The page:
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How practices can become developers with a Collective Custom Build

Funding and leading a development by ‘recruiting’ future residents

22 August 2019

One of the most prohibitive barriers to entry for a practice wishing to turn developer is money. Buying a site and building on it requires substantial funding that is a challenge for even established developers to secure. However, some practices are finding alternative paths to development: one of which is the ‘collective custom build’.

The idea is that, rather than going it alone, a practice will enlist those interested in being future residents as co-developers, working alongside the construction team they appoint. It is an arrangement popular in Germany, where it is known as ‘Baugruppen’ (literally meaning ‘building groups’), under which banner numerous self-builders have come together as co-developers to build their own condominium-style apartments.

John Kinsley, Director of John Kinsley Architects, is the designer and moving force behind one of the first such developments in the UK. Like many an architect’s first forays into development, the idea began with the search for a new home for himself.

He had located an available 400m2 vacant site in Edinburgh and set about recruiting a group of stakeholders to co-finance and develop it themselves. He did so by advertising the opportunity on a local website; then pitching it via an evening presentation to 18 people in a nearby café, explaining the costs and an estimated time frame.

Eventually, the team of co-developers was condensed down to four wholly committed families. A limited company was formed with a director from each family: the company purchased the site, then employed Kinsley’s practice as designer plus a contractor. The latter was given a budget of £883k, including a 5% contingency, to deliver the open-plan apartments.

Funding was secured via a mortgage from the Ecology Building Society.

Once completed, the individuals who contributed would of course be free to stay or sell as they would be in any other private development.

Kinsley will be presenting more information about the benefits and challenges of collective custom builds at the conference Guerrilla Tactics: Understanding the Developer Mindset at the RIBA in London on Tuesday 5 November.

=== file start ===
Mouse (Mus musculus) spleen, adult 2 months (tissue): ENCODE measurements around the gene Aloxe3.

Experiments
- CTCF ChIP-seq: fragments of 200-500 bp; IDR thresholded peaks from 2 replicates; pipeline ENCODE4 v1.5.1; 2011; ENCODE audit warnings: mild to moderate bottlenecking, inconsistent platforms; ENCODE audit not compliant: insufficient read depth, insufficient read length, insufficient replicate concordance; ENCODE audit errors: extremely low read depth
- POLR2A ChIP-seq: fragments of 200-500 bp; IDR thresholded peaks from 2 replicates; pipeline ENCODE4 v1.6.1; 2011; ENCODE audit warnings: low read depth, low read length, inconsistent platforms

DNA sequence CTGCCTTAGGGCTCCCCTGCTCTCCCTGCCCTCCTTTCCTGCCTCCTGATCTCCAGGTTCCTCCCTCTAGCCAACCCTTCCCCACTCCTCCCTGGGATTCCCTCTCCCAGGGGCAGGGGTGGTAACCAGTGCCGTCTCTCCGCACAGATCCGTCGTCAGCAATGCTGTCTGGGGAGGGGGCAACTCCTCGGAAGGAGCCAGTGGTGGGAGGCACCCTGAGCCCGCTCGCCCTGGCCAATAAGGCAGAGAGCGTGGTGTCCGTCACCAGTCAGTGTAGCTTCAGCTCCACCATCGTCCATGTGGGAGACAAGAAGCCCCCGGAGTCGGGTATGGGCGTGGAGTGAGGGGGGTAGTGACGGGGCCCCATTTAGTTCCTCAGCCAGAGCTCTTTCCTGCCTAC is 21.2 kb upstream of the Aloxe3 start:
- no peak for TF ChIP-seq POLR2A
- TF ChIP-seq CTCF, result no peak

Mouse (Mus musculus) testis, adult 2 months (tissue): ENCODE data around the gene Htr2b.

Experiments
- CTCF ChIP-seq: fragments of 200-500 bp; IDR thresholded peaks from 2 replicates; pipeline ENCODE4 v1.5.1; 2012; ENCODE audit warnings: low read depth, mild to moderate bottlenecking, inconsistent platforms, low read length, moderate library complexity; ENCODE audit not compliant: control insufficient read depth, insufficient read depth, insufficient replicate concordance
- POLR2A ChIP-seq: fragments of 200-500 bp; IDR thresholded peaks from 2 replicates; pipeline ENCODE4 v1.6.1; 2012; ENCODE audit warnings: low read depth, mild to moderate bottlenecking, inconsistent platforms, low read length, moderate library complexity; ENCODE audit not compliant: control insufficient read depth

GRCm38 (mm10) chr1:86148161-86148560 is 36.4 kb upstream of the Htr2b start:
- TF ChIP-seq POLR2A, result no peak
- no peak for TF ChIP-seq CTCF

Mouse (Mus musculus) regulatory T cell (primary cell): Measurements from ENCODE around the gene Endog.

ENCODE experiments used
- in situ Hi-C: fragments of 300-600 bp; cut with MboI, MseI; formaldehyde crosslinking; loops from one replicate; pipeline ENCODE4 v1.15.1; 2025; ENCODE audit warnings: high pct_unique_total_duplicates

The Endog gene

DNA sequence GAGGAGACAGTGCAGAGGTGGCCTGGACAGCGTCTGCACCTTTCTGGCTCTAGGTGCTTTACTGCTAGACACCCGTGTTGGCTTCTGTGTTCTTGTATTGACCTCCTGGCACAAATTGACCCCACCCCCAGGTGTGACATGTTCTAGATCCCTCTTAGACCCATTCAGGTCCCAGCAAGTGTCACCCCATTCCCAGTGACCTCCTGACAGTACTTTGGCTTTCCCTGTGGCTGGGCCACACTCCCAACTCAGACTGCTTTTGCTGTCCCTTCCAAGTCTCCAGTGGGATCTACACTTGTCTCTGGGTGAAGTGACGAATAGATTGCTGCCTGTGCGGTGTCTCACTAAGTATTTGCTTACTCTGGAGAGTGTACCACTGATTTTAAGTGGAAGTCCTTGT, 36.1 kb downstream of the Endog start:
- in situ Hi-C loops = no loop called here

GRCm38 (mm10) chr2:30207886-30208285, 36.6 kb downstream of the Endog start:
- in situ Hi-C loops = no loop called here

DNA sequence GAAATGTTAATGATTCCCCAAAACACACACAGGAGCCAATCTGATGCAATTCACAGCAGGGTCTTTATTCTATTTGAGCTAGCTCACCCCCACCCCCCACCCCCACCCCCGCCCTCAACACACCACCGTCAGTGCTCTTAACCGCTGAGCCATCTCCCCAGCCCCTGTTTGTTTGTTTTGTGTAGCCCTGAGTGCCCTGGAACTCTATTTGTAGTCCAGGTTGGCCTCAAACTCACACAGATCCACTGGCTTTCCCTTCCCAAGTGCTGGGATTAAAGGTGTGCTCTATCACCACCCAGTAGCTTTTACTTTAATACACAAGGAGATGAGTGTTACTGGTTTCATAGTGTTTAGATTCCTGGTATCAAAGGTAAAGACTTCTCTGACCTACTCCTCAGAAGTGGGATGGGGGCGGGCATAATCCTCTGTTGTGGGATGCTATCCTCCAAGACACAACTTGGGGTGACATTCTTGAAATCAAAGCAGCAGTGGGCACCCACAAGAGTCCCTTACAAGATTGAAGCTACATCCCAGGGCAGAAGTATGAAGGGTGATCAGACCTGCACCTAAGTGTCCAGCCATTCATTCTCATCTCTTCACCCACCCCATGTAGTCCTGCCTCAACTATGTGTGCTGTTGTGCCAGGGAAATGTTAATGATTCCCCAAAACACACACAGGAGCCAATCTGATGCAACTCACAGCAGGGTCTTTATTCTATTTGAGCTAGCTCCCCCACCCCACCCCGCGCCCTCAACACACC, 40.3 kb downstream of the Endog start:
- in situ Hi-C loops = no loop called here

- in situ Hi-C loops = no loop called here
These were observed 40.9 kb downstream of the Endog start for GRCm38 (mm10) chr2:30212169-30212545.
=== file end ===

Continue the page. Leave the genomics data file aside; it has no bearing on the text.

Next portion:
He is keen to point out the clear added value to the future owner in coming on board as a co-developer. For one thing, they can customize the project. After the contractor completed the shell and core, they could make their own bespoke arrangements with the contractor, or even take on some of the interior work themselves.

Furthermore, the future residents would end up with a significantly cheaper apartment, as the usual profit considerations of a conventional developer did not apply: they were more or less buying at cost.

John Kinsley’s joint development project was an update of Edinburgh’s tenement building typology. Photo © John Reiach

For a practice, there are also notable benefits of a collective custom build. It allows for a larger development project than a practice could finance on its own. With multiple stakeholders, the degree of risk and commitment is spread and shared. The practice could also choose to own and sell on as many or as few of the completed apartments as it could afford to.

The architect is at the centre of the process, from helping develop the brief right through to completion, researching and providing advice on finance and development funding along the way. Kinsley describes the arrangement as ‘architect-plus’, but affirms he can accommodate the additional roles within his design fees because they have not been squeezed by any part of the chain.

Kinsley also points out the design quality control that the arrangement allows. The bespoke apartments achieve Passivhaus standards of air tightness and insulation and have mechanical heat-recovery ventilation (MHRV).

He was also able to offer everyone predictable build costs and speed up construction by opting for a cross-laminated timber frame and having prefabricated panels manufactured in Spain and shipped over.

The Self-Build and Custom Housebuilding Act 2015 places a duty on local councils in England to maintain, and pay regard to, a register of people interested in self-build for their main or sole residence. Kinsley’s first collective custom build has attracted interest from councils and politicians of all political shades for its self-funding model.

"I have tried to show them the advantages in not selling land to those who will produce the lowest quality housing that is acceptable, but selling it to people who want to invest for the long term and be proud of what they have built," he states. "It has got to be better for the community."

Kinsley will be presenting more information and advice about collective custom builds at the RIBA’s conference Guerrilla Tactics: Understanding the Developer Mindset, which takes place on Tuesday 5 November 2019 at the RIBA, 66 Portland Place, London W1B 1AD.

Tickets are now on sale, with discounted early bird rates available until 1 September 2019.

Thanks to John Kinsley, Director, John Kinsley Architects.

Text by Neal Morris. This is a Professional Feature edited by the RIBA Practice team. Send us your feedback and ideas

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Posted on 22 August 2019.

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